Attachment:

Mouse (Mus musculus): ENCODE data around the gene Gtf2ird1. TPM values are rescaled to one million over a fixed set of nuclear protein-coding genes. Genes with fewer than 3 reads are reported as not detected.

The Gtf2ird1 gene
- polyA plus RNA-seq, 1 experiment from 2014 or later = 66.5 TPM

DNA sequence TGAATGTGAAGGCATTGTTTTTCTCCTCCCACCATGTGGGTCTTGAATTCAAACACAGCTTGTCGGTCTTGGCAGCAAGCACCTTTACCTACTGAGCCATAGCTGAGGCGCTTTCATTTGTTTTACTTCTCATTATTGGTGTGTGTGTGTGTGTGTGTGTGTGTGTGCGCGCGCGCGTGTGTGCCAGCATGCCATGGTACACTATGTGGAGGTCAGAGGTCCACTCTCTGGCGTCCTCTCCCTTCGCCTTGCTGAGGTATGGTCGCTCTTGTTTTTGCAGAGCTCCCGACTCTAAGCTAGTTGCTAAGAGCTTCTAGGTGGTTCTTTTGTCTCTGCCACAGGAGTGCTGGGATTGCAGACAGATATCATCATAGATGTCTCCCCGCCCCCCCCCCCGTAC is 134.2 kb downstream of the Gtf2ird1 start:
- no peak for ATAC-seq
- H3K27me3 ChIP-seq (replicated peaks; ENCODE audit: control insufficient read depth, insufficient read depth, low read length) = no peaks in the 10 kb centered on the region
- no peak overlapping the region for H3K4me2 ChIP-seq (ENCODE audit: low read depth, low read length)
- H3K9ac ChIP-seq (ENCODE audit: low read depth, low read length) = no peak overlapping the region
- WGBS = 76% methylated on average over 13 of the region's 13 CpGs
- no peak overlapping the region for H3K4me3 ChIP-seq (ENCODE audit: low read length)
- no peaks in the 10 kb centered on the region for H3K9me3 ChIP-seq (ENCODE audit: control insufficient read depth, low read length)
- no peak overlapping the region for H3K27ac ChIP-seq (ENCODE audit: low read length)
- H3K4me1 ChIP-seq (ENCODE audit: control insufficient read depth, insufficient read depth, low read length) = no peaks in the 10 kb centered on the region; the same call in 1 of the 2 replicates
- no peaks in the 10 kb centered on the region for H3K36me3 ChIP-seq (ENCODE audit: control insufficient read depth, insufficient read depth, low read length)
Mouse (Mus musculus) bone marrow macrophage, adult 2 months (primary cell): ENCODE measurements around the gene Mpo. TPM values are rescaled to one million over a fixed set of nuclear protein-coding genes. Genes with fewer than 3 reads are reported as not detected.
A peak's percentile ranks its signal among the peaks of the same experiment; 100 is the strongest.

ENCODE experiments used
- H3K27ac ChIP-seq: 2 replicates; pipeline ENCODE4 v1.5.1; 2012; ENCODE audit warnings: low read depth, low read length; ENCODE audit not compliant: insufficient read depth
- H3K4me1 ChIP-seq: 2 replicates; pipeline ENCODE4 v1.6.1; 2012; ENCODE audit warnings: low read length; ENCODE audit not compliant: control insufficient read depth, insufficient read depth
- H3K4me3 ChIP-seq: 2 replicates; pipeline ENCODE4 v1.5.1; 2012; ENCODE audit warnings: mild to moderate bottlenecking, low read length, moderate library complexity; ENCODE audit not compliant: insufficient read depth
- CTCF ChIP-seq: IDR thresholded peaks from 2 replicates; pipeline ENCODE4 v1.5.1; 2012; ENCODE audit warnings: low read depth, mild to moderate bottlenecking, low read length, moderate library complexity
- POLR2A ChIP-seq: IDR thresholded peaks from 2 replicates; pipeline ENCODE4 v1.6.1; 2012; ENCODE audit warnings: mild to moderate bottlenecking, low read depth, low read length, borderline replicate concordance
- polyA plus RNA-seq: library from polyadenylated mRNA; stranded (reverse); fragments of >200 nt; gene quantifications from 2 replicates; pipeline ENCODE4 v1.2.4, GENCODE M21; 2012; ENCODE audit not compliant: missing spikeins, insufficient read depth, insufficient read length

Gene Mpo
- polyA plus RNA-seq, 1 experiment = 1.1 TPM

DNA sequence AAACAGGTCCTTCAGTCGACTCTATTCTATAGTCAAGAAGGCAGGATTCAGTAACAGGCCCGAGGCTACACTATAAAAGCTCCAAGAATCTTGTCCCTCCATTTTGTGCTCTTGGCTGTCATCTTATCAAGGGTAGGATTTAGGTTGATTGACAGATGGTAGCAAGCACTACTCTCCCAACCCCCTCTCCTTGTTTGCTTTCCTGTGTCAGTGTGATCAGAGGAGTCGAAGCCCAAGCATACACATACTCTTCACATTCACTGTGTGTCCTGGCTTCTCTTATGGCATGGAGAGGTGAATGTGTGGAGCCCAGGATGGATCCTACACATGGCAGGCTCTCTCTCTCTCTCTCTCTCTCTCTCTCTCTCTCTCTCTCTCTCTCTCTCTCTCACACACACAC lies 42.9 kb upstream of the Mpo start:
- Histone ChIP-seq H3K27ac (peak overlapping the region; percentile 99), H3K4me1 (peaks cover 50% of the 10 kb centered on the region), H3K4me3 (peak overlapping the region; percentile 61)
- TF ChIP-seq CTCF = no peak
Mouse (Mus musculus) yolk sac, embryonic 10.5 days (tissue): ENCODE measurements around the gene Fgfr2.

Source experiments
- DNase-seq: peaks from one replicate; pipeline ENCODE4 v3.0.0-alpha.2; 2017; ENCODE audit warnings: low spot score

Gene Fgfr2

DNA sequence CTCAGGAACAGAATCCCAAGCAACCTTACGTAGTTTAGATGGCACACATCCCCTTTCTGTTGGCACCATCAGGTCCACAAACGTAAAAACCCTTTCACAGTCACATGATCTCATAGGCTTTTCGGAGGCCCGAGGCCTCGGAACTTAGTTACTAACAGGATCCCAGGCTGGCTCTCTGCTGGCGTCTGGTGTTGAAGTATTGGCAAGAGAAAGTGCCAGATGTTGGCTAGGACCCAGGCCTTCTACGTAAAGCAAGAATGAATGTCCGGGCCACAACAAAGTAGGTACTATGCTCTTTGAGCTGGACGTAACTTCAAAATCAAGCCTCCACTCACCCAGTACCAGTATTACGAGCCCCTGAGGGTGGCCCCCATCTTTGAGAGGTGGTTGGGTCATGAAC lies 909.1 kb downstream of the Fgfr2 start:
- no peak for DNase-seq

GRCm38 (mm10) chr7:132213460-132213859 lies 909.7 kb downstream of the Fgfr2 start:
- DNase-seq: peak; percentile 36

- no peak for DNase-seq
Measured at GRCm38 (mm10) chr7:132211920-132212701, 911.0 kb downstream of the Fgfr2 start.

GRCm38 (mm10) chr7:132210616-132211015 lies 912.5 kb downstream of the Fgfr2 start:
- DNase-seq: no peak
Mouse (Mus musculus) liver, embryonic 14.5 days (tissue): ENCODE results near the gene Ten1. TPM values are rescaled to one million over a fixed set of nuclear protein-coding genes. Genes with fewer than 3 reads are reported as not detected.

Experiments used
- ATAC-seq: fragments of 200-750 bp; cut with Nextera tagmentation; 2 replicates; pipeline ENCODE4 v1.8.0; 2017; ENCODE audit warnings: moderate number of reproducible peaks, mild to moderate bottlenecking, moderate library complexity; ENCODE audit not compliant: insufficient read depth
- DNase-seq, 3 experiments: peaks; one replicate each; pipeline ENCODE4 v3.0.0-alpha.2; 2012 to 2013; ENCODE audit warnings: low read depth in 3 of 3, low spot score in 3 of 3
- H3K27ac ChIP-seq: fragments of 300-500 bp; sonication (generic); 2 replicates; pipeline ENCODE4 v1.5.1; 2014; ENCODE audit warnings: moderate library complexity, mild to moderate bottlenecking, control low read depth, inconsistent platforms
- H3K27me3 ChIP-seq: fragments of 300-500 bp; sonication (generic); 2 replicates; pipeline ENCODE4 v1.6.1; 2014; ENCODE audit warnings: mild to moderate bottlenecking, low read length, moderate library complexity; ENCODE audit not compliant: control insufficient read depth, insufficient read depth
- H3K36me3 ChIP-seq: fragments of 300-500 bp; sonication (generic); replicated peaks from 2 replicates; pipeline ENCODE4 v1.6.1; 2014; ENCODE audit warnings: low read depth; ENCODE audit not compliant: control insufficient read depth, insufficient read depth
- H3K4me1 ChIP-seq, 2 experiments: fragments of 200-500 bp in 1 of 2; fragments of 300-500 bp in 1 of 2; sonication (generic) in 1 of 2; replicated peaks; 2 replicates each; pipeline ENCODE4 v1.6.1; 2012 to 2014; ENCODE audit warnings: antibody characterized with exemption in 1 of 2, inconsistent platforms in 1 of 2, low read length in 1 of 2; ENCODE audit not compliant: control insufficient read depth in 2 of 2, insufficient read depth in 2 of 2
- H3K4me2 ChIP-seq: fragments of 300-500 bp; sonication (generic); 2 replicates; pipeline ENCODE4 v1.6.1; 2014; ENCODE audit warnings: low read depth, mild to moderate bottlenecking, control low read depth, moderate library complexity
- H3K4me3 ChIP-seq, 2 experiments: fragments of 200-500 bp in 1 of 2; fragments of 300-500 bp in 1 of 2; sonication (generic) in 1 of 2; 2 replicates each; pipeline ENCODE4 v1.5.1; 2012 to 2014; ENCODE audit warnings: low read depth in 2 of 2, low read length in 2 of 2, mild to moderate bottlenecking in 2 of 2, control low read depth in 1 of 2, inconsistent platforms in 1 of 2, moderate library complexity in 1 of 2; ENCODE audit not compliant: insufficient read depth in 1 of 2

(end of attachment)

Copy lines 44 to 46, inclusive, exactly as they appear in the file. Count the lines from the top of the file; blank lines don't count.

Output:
- DNase-seq, 3 experiments: peaks; one replicate each; pipeline ENCODE4 v3.0.0-alpha.2; 2012 to 2013; ENCODE audit warnings: low read depth in 3 of 3, low spot score in 3 of 3
- H3K27ac ChIP-seq: fragments of 300-500 bp; sonication (generic); 2 replicates; pipeline ENCODE4 v1.5.1; 2014; ENCODE audit warnings: moderate library complexity, mild to moderate bottlenecking, control low read depth, inconsistent platforms
- H3K27me3 ChIP-seq: fragments of 300-500 bp; sonication (generic); 2 replicates; pipeline ENCODE4 v1.6.1; 2014; ENCODE audit warnings: mild to moderate bottlenecking, low read length, moderate library complexity; ENCODE audit not compliant: control insufficient read depth, insufficient read depth